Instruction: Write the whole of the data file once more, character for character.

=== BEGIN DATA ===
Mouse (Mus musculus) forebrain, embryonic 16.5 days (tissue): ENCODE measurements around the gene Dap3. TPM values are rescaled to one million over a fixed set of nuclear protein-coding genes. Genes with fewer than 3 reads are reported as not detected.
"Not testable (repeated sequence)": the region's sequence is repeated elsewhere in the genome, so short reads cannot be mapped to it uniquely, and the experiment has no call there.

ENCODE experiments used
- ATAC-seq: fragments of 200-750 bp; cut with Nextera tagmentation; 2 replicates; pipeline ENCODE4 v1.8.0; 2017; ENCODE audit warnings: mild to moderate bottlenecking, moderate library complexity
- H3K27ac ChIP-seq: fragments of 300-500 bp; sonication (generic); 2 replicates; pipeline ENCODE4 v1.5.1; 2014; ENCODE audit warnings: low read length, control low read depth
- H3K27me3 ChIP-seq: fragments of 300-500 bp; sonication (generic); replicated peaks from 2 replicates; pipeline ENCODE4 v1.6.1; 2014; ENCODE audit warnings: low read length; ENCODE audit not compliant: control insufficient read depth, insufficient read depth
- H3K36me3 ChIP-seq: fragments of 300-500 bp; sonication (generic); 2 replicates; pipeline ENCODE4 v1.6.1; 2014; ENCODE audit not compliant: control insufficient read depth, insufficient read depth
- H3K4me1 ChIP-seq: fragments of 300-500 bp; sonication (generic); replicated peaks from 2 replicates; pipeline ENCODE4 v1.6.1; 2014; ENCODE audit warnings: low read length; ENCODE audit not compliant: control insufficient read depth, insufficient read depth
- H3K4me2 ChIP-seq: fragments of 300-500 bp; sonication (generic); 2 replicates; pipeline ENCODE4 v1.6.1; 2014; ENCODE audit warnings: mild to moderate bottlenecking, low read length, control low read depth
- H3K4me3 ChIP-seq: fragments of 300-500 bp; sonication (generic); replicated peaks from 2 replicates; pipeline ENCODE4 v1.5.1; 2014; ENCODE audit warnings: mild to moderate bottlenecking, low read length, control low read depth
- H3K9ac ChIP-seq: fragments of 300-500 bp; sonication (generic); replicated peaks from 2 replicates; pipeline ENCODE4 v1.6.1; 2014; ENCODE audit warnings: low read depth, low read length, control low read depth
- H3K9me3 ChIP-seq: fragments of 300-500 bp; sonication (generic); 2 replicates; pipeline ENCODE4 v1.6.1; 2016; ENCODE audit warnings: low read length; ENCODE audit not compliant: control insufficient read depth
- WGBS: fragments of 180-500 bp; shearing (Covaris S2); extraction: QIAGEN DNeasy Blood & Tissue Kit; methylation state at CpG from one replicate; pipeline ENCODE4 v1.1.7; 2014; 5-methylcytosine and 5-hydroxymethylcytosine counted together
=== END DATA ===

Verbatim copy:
Mouse (Mus musculus) forebrain, embryonic 16.5 days (tissue): ENCODE measurements around the gene Dap3. TPM values are rescaled to one million over a fixed set of nuclear protein-coding genes. Genes with fewer than 3 reads are reported as not detected.
"Not testable (repeated sequence)": the region's sequence is repeated elsewhere in the genome, so short reads cannot be mapped to it uniquely, and the experiment has no call there.

ENCODE experiments used
- ATAC-seq: fragments of 200-750 bp; cut with Nextera tagmentation; 2 replicates; pipeline ENCODE4 v1.8.0; 2017; ENCODE audit warnings: mild to moderate bottlenecking, moderate library complexity
- H3K27ac ChIP-seq: fragments of 300-500 bp; sonication (generic); 2 replicates; pipeline ENCODE4 v1.5.1; 2014; ENCODE audit warnings: low read length, control low read depth
- H3K27me3 ChIP-seq: fragments of 300-500 bp; sonication (generic); replicated peaks from 2 replicates; pipeline ENCODE4 v1.6.1; 2014; ENCODE audit warnings: low read length; ENCODE audit not compliant: control insufficient read depth, insufficient read depth
- H3K36me3 ChIP-seq: fragments of 300-500 bp; sonication (generic); 2 replicates; pipeline ENCODE4 v1.6.1; 2014; ENCODE audit not compliant: control insufficient read depth, insufficient read depth
- H3K4me1 ChIP-seq: fragments of 300-500 bp; sonication (generic); replicated peaks from 2 replicates; pipeline ENCODE4 v1.6.1; 2014; ENCODE audit warnings: low read length; ENCODE audit not compliant: control insufficient read depth, insufficient read depth
- H3K4me2 ChIP-seq: fragments of 300-500 bp; sonication (generic); 2 replicates; pipeline ENCODE4 v1.6.1; 2014; ENCODE audit warnings: mild to moderate bottlenecking, low read length, control low read depth
- H3K4me3 ChIP-seq: fragments of 300-500 bp; sonication (generic); replicated peaks from 2 replicates; pipeline ENCODE4 v1.5.1; 2014; ENCODE audit warnings: mild to moderate bottlenecking, low read length, control low read depth
- H3K9ac ChIP-seq: fragments of 300-500 bp; sonication (generic); replicated peaks from 2 replicates; pipeline ENCODE4 v1.6.1; 2014; ENCODE audit warnings: low read depth, low read length, control low read depth
- H3K9me3 ChIP-seq: fragments of 300-500 bp; sonication (generic); 2 replicates; pipeline ENCODE4 v1.6.1; 2016; ENCODE audit warnings: low read length; ENCODE audit not compliant: control insufficient read depth
- WGBS: fragments of 180-500 bp; shearing (Covaris S2); extraction: QIAGEN DNeasy Blood & Tissue Kit; methylation state at CpG from one replicate; pipeline ENCODE4 v1.1.7; 2014; 5-methylcytosine and 5-hydroxymethylcytosine counted together